Justice Ruth Bader Ginsburg cosigned Breyer's call to reconsider the death penalty's constitutionality. But the other two liberals on the Court, Justice Sonia Sotomayor and Justice Elena Kagan, did not. (The main dissent in the case, written by Sotomayor, focused on Oklahoma's lethal-injection drugs — which it called "the chemical equivalent of being burned at the stake.")
Breyer's suggestion infuriated Scalia and Thomas
Even though Breyer's concurring dissent wasn't the main dissent in the case and only represented two of the justices, it was so infuriating to the Court's conservative wing that both Justice Scalia and Justice Thomas wrote opinions of their own (and cosigned each other's) rebutting Breyer.
Scalia's opinion, even though it's technically on the majority side of the case, reads more like one of his dissents — it calls Breyer's opinion "full of internal contradictions and (it must be said) gobbledy-gook," and it accuses Breyer and Ginsburg of "rejecting the Enlightenment" by not allowing the people of each state to decide about capital punishment for themselves. It's a pretty broad attack on all of Breyer's arguments against the death penalty, but its fundamental point is that the Court simply doesn't have the authority to abolish it — which is exactly what Breyer was saying back in 2011. In fact, Scalia says, the real problem is that the Court has been overstepping its bounds on the death penalty for decades — by hearing case after case about whether the death penalty is constitutional against particular defendants (like the mentally handicapped) or by particular means (like Oklahoma's experimental execution drugs), etc.
Justice Thomas focuses more on defending juries that sentence someone to death than states that allow it by law. But the argument is similar: the Court has already gone too far when it comes to death-penalty cases. In that respect, they actually share Breyer's basic premise: that the Court needs to stop tinkering around the edges with the death penalty.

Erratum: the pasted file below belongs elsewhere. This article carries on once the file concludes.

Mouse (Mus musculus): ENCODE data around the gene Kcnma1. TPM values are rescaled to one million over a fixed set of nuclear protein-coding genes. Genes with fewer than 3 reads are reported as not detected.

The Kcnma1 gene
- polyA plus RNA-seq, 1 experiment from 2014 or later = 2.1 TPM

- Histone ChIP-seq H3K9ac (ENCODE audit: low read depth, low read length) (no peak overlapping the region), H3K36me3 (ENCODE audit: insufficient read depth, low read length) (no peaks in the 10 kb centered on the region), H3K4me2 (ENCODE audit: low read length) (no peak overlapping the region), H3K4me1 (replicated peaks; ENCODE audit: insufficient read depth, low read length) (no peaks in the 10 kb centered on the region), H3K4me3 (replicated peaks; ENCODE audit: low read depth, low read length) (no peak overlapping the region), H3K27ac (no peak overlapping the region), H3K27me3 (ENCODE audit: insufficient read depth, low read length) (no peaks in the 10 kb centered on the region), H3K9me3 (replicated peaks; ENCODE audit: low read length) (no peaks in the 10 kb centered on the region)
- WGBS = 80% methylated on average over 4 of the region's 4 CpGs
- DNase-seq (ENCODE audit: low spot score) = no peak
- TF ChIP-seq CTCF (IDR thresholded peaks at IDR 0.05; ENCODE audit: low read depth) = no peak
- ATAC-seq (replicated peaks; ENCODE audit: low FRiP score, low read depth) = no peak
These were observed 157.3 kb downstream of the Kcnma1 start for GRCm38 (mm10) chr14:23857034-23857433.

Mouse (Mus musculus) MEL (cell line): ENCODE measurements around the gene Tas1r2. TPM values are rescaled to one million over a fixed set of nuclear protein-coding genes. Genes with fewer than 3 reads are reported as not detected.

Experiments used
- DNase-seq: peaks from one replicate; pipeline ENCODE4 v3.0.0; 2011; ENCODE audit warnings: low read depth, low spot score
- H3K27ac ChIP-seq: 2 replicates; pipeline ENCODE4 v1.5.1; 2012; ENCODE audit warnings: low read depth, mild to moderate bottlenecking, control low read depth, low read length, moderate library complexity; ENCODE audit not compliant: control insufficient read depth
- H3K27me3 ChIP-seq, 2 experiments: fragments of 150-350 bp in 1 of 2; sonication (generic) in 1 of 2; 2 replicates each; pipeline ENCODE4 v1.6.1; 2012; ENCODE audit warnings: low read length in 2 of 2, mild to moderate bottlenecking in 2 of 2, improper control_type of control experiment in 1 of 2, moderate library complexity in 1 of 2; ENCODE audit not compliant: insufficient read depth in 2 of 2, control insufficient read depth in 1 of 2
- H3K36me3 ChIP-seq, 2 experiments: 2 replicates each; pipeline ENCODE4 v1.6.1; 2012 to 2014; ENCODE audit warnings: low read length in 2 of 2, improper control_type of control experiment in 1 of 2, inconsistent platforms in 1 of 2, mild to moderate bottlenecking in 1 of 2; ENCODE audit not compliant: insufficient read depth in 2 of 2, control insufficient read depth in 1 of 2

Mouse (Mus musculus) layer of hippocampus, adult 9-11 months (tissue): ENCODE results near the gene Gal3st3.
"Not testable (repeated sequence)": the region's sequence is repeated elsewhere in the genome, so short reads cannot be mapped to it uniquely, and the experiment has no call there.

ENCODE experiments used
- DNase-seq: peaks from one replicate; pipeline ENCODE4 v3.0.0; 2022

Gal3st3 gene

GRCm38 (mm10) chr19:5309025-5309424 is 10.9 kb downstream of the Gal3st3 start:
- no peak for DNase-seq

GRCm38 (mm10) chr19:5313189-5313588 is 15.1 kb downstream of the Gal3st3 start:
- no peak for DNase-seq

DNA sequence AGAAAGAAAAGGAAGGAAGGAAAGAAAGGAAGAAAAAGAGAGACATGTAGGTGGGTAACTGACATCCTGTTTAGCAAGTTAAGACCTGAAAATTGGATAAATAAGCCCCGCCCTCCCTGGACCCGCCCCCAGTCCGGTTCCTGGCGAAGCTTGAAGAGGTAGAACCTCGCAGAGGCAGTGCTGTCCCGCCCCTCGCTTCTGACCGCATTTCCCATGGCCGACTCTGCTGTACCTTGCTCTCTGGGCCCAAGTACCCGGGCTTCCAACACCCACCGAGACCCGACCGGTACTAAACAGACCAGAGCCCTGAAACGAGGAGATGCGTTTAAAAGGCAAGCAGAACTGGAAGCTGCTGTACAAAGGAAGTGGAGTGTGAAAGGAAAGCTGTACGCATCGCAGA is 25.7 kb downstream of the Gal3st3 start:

Ironically, of course, this debate is happening in the secondary opinions of a case that is, at its heart, about tinkering around the edges: about a particular review of a drug combination in a particular state. So both supporters and opponents of the death penalty are showing they feel the Court has lost the forest for the trees and needs to be willing to tackle the question of the death penalty itself.
Both sides are frustrated with how long it takes to resolve a death-penalty case
It's not just that Breyer and Scalia agree that the death-penalty status quo is bad. They actually share a major complaint: because of a proliferation of appeals and delays, death-penalty cases take decades to resolve.
In 2012, the average execution happened nearly 16 years after the death sentence was handed down:
The main reason for the delay is that prosecution and defense lawyers are engaged in an arms race. Each side races to get more and more experts involved in every stage of the process — from psychological evaluations to jury selection — and spends more and more time preparing for trials and appeals.
On one hand, a drawn-out legal process means that the defense has more opportunities to point out problems with the original trial or to find evidence that exonerates the defendant. So it's an important safety mechanism to ensure that the wrong person doesn't get executed. In fact, one of the big reasons that death-row inmates are more likely to get exonerated than other inmates is that they have the benefit of a long legal process. But on the other hand, prisoners now spend decades on death row. That in and of itself, Breyer argues, is a harsh punishment. Furthermore, it's hard to argue that the death penalty deters anyone from committing a crime when it takes decades for crimes to be punished.